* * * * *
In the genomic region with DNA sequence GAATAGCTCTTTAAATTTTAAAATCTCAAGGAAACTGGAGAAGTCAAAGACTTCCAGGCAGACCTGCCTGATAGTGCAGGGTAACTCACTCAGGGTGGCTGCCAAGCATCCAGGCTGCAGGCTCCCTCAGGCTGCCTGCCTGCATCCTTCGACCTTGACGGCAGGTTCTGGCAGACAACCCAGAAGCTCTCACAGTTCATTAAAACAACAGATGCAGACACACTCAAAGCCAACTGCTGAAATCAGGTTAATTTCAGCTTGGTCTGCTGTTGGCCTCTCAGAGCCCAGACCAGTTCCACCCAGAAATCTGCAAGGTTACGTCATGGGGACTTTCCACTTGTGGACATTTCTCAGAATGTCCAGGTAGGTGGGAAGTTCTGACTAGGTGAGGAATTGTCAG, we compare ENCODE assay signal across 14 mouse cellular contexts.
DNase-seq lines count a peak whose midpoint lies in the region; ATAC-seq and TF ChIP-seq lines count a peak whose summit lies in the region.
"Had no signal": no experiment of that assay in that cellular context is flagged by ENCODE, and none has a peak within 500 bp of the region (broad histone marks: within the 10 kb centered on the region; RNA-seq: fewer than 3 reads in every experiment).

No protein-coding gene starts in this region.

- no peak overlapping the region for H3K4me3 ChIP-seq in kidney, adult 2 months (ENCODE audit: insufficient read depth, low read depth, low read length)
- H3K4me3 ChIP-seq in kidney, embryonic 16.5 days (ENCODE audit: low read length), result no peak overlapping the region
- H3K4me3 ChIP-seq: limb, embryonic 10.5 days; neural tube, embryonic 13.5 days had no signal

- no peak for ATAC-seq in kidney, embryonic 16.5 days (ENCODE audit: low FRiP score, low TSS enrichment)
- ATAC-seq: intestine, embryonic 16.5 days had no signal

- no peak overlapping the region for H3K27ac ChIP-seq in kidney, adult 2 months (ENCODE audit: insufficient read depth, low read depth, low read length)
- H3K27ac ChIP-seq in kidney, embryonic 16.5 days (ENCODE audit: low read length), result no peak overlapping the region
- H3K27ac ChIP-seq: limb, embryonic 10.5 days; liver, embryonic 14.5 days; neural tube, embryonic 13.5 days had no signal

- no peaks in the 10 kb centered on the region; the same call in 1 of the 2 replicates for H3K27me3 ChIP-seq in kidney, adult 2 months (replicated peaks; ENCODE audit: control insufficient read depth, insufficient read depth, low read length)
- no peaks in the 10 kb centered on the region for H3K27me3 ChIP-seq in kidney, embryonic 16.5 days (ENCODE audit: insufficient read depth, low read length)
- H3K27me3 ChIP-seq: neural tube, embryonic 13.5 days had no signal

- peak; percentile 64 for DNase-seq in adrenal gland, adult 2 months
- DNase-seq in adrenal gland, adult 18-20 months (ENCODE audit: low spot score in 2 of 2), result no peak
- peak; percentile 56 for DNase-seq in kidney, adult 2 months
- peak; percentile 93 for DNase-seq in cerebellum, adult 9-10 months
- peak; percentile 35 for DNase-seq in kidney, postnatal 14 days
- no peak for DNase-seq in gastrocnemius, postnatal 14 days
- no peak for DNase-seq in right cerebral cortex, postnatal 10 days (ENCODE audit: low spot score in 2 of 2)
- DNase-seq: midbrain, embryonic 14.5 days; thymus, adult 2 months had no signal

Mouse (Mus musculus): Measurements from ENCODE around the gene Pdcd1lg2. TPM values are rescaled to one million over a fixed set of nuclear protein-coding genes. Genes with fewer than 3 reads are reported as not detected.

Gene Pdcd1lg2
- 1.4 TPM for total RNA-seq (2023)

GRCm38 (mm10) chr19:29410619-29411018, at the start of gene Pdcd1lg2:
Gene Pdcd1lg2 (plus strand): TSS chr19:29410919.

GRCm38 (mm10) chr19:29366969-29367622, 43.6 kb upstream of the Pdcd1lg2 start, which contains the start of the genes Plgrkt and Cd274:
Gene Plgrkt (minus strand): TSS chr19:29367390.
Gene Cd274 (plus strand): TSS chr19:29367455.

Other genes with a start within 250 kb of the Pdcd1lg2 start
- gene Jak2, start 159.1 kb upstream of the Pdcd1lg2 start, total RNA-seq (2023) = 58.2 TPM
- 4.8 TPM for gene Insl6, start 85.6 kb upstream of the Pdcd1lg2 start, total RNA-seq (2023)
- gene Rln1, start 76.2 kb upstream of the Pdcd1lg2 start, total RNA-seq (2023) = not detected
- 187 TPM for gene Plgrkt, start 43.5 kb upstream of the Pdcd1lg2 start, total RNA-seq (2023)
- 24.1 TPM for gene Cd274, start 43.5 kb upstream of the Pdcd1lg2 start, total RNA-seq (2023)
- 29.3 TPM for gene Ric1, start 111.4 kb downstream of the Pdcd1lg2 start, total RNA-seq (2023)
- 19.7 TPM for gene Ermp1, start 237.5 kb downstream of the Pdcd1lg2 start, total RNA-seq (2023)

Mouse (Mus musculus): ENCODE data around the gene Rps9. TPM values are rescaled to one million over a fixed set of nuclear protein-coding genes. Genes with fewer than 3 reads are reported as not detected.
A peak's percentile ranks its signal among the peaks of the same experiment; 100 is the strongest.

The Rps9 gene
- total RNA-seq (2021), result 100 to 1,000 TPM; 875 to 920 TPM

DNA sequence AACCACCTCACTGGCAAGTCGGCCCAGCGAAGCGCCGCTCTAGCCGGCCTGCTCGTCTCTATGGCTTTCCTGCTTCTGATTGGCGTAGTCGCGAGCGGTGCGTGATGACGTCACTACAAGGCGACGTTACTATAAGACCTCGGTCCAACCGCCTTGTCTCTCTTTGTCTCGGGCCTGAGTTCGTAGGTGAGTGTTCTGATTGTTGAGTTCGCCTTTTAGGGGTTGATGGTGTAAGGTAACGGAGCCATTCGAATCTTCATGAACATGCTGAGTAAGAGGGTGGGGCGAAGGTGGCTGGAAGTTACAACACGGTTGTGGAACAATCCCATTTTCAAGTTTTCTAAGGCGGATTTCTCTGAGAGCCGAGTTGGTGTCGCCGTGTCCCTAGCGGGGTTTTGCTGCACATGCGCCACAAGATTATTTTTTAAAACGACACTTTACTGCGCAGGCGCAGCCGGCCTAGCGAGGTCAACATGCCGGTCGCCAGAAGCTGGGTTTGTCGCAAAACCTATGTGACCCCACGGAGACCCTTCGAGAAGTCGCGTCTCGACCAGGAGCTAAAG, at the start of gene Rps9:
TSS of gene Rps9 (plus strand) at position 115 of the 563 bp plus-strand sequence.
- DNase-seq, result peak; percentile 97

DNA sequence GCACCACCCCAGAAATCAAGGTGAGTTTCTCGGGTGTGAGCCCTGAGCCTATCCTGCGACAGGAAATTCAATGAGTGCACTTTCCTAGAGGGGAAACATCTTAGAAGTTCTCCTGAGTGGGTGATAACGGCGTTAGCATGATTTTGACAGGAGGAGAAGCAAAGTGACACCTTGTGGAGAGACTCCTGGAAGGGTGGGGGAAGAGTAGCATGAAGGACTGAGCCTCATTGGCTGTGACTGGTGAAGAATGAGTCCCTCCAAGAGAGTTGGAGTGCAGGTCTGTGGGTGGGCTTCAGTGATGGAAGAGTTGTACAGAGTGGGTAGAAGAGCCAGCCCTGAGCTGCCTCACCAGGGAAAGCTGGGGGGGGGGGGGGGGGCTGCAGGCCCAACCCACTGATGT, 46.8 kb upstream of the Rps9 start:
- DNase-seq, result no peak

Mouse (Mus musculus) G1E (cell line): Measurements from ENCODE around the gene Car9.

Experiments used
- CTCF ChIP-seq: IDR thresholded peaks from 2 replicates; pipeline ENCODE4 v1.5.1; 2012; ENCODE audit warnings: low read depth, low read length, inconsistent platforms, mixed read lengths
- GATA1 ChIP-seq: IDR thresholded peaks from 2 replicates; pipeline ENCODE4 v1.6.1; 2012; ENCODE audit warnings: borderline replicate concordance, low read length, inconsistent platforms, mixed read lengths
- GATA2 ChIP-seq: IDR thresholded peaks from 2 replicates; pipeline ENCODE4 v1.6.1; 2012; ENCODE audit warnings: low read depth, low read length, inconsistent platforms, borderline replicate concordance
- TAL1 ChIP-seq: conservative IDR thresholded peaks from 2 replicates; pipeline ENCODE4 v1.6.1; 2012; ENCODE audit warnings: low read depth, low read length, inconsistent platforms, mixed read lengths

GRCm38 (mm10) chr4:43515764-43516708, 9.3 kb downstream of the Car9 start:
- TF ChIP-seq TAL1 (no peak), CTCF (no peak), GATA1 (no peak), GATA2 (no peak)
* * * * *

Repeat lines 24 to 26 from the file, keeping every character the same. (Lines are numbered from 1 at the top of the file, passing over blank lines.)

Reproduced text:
Mouse (Mus musculus): Measurements from ENCODE around the gene Pdcd1lg2. TPM values are rescaled to one million over a fixed set of nuclear protein-coding genes. Genes with fewer than 3 reads are reported as not detected.

Gene Pdcd1lg2
- 1.4 TPM for total RNA-seq (2023)